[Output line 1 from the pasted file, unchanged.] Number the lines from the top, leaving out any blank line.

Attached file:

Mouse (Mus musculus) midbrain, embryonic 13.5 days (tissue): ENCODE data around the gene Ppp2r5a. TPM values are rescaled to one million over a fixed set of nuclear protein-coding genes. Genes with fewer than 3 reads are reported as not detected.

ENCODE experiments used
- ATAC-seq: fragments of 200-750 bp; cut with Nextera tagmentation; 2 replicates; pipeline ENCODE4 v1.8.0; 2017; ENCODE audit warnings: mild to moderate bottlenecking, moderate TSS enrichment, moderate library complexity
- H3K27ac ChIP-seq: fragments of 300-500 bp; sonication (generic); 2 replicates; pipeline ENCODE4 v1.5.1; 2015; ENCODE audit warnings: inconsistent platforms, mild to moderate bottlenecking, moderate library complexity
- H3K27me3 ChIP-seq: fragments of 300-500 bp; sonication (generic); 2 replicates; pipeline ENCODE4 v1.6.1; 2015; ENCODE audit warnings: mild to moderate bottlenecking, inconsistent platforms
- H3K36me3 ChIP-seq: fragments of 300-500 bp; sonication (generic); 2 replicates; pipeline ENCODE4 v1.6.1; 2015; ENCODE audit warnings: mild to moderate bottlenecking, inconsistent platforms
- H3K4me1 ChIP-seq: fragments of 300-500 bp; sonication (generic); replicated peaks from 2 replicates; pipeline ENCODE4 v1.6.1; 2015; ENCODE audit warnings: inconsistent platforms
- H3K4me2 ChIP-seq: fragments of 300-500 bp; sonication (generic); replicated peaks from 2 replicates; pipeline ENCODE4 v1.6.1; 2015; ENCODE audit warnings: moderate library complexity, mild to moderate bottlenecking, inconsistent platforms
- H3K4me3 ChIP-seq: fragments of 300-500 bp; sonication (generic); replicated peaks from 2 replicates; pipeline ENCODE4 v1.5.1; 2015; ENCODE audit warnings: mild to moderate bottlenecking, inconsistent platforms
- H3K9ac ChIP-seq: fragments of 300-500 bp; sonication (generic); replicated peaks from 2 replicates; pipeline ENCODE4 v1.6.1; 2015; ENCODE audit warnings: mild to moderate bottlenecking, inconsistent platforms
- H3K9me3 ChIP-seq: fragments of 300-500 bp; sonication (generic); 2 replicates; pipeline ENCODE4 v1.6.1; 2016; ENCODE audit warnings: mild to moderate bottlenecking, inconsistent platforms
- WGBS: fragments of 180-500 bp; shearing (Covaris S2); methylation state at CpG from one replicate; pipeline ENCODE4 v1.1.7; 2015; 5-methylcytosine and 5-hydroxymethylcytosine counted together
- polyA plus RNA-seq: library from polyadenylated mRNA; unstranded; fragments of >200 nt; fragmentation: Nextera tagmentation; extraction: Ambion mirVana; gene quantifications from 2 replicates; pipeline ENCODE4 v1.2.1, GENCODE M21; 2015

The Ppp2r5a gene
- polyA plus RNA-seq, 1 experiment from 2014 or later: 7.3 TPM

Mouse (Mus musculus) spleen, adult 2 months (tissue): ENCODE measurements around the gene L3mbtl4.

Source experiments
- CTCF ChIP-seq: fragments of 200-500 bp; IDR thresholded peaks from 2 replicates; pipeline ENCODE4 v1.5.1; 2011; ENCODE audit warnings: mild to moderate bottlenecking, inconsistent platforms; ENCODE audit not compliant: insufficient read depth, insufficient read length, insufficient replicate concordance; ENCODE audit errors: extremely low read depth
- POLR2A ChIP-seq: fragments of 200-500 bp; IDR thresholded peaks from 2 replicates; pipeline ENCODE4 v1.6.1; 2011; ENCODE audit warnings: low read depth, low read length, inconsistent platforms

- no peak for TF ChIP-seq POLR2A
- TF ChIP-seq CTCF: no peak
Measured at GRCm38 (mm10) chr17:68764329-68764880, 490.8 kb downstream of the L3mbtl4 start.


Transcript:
Mouse (Mus musculus) midbrain, embryonic 13.5 days (tissue): ENCODE data around the gene Ppp2r5a. TPM values are rescaled to one million over a fixed set of nuclear protein-coding genes. Genes with fewer than 3 reads are reported as not detected.